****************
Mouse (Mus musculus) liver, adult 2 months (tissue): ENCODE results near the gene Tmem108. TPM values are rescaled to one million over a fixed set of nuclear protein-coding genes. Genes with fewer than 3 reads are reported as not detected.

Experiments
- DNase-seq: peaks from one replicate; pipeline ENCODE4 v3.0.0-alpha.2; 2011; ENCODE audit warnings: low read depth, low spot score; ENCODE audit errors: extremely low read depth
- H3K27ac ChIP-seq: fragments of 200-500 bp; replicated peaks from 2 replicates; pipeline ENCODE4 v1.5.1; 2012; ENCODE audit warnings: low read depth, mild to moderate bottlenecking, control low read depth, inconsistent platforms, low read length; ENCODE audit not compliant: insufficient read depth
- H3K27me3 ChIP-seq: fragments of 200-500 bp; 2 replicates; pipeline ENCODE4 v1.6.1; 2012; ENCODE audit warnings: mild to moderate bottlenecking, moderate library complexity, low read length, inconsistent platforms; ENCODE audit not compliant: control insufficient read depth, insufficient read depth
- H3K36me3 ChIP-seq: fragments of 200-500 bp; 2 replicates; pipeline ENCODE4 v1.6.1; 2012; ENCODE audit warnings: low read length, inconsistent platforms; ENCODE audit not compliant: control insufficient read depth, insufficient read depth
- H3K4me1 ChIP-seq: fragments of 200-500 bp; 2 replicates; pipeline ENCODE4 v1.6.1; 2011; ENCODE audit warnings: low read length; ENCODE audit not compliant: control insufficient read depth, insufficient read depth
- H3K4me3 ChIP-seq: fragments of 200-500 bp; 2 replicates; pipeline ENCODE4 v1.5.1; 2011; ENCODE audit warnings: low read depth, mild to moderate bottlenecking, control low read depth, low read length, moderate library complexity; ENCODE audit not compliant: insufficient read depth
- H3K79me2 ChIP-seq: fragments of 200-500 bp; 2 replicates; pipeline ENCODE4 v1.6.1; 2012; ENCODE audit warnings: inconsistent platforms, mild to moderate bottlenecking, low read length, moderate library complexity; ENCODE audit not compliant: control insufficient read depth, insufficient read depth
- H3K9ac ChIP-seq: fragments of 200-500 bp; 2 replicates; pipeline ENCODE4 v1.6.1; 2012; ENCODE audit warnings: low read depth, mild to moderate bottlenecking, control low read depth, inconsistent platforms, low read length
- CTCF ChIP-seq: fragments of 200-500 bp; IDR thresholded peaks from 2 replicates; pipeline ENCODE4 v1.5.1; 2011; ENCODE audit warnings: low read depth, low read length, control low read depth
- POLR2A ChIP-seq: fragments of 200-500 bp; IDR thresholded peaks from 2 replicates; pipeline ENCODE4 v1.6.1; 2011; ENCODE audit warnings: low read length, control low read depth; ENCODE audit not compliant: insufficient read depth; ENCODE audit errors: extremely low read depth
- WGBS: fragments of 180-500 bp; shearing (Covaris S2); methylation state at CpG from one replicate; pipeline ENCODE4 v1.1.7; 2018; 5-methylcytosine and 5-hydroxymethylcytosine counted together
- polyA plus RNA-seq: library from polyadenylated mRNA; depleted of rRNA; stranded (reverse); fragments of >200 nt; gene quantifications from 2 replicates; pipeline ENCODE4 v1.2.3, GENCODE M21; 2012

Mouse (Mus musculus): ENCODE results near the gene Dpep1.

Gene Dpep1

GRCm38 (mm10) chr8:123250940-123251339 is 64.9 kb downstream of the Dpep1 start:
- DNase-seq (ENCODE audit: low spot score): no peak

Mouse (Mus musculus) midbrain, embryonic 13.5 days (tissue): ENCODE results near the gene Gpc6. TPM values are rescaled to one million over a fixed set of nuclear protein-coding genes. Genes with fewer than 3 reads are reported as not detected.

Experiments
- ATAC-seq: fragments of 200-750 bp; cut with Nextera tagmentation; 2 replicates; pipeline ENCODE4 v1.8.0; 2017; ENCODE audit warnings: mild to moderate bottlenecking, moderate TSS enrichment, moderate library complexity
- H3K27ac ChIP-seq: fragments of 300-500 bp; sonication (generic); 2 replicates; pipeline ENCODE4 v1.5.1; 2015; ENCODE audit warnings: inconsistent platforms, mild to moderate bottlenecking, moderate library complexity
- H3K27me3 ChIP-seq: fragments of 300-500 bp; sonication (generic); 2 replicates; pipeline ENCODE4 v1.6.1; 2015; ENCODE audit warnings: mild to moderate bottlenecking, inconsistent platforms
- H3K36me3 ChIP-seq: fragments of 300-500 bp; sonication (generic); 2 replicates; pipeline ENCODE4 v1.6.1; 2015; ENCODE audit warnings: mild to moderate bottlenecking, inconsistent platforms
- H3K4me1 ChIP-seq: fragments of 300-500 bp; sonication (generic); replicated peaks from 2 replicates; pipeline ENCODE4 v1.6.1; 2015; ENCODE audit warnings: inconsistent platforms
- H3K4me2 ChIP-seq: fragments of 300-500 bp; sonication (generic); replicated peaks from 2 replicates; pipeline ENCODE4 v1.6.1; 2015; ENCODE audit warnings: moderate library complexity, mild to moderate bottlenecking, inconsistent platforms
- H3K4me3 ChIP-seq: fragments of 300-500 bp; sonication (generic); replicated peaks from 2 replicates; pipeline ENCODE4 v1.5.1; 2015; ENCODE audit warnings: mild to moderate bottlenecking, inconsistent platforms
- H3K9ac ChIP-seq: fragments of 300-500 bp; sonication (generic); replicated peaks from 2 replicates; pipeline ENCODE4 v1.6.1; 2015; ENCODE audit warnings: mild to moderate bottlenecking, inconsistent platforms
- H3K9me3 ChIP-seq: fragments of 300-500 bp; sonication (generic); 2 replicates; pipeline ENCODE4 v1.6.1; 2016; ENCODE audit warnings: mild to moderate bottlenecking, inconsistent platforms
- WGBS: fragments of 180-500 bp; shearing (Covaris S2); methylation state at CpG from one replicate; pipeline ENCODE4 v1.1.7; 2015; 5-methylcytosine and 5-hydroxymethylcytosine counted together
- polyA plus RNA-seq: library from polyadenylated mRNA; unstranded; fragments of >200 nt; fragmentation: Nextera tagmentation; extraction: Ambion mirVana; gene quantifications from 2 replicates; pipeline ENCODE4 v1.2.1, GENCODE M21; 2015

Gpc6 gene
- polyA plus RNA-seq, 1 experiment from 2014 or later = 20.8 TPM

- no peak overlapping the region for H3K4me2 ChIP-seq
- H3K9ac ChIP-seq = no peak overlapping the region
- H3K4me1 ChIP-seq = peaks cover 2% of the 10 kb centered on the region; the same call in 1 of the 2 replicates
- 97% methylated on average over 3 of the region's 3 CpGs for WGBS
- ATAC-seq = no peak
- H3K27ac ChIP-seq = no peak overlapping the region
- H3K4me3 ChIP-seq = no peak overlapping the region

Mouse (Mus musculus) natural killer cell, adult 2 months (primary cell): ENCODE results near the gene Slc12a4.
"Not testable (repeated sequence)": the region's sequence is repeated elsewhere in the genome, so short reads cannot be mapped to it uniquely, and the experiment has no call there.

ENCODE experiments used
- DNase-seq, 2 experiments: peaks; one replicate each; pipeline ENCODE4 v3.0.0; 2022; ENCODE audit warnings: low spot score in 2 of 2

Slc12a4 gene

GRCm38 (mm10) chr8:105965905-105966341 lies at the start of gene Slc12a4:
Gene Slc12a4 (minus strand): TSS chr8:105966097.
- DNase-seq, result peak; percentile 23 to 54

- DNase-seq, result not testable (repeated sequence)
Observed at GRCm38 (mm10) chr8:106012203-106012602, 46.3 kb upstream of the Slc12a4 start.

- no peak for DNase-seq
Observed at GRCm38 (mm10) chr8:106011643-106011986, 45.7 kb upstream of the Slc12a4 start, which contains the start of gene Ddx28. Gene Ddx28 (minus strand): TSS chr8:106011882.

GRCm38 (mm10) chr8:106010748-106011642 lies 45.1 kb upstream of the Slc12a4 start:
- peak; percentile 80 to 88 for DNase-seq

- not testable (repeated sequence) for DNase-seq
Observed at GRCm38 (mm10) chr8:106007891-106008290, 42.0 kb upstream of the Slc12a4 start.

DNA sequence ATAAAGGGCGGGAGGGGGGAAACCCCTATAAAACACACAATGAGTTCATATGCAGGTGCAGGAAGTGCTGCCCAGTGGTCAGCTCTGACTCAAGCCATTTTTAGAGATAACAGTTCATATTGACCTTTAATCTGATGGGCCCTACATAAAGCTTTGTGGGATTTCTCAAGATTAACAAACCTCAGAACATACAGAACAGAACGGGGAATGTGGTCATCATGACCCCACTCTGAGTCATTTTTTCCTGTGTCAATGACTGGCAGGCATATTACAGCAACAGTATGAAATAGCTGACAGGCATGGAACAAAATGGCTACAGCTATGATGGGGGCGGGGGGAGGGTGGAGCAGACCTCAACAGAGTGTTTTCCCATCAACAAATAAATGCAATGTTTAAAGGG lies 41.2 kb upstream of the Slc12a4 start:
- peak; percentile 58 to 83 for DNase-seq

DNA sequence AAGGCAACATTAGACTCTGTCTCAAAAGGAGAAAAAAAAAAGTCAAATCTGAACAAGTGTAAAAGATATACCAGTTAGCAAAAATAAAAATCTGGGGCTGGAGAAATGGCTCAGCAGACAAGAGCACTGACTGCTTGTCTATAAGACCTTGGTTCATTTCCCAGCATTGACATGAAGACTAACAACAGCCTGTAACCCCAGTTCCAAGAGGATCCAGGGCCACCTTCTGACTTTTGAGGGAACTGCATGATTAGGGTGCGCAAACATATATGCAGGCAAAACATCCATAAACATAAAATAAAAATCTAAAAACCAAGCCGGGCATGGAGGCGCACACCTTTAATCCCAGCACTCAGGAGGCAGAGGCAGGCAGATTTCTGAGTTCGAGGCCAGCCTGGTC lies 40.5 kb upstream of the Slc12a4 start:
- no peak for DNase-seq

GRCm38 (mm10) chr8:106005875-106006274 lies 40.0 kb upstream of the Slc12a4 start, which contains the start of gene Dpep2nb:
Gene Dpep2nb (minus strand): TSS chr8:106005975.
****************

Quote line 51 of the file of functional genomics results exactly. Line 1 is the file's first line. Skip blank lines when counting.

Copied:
- no peak for DNase-seq